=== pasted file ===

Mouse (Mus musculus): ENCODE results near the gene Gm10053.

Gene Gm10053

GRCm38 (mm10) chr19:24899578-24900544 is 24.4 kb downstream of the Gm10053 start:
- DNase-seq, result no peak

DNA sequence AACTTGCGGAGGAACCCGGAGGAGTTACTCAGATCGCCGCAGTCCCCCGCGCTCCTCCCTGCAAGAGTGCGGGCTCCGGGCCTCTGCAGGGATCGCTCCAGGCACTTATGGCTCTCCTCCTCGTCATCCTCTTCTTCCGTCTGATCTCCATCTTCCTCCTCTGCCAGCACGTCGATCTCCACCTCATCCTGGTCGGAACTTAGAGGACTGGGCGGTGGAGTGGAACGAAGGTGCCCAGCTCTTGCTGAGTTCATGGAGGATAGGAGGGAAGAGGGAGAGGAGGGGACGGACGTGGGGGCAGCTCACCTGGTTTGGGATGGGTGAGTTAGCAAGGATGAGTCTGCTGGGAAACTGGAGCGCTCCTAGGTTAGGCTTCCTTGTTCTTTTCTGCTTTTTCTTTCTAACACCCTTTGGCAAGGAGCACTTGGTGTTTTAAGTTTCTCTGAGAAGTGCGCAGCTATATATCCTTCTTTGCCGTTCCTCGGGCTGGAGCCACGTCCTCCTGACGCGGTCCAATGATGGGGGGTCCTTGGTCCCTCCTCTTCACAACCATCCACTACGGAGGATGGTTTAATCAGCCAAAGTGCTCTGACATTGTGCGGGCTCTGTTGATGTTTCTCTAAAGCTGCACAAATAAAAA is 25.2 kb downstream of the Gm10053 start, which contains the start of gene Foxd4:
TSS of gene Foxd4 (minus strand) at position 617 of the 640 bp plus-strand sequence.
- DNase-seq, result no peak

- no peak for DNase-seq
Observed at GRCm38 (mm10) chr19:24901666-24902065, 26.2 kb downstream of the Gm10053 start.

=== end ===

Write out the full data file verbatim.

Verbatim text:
Mouse (Mus musculus): ENCODE results near the gene Gm10053.

Gene Gm10053

GRCm38 (mm10) chr19:24899578-24900544 is 24.4 kb downstream of the Gm10053 start:
- DNase-seq, result no peak

DNA sequence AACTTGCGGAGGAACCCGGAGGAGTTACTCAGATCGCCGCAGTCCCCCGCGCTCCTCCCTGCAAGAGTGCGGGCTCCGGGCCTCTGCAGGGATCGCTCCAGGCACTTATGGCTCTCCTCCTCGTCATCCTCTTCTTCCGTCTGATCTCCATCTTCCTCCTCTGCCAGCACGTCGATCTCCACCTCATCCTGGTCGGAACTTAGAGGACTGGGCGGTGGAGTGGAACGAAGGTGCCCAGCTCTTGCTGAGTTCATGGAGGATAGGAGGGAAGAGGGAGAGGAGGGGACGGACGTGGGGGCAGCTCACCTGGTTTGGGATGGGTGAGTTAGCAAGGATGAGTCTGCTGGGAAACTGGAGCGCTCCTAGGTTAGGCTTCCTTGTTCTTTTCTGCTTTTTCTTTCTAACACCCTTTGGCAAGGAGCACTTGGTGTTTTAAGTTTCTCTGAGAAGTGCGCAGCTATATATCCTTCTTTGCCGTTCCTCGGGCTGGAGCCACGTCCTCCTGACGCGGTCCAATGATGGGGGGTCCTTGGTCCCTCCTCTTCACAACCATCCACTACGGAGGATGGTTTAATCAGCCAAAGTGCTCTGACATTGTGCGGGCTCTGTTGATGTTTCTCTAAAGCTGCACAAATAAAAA is 25.2 kb downstream of the Gm10053 start, which contains the start of gene Foxd4:
TSS of gene Foxd4 (minus strand) at position 617 of the 640 bp plus-strand sequence.
- DNase-seq, result no peak

- no peak for DNase-seq
Observed at GRCm38 (mm10) chr19:24901666-24902065, 26.2 kb downstream of the Gm10053 start.